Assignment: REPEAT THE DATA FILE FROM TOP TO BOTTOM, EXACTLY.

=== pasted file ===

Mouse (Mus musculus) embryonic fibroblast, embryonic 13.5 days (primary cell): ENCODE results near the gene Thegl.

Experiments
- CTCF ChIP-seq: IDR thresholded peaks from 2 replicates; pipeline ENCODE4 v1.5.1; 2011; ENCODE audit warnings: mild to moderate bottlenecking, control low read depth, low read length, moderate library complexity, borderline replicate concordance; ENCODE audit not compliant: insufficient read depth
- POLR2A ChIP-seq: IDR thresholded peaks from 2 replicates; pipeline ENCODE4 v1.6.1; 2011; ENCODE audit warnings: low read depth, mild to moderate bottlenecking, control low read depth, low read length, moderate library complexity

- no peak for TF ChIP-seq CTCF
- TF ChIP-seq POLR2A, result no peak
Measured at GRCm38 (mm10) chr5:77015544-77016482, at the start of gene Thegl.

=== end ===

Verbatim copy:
Mouse (Mus musculus) embryonic fibroblast, embryonic 13.5 days (primary cell): ENCODE results near the gene Thegl.

Experiments
- CTCF ChIP-seq: IDR thresholded peaks from 2 replicates; pipeline ENCODE4 v1.5.1; 2011; ENCODE audit warnings: mild to moderate bottlenecking, control low read depth, low read length, moderate library complexity, borderline replicate concordance; ENCODE audit not compliant: insufficient read depth
- POLR2A ChIP-seq: IDR thresholded peaks from 2 replicates; pipeline ENCODE4 v1.6.1; 2011; ENCODE audit warnings: low read depth, mild to moderate bottlenecking, control low read depth, low read length, moderate library complexity

- no peak for TF ChIP-seq CTCF
- TF ChIP-seq POLR2A, result no peak
Measured at GRCm38 (mm10) chr5:77015544-77016482, at the start of gene Thegl.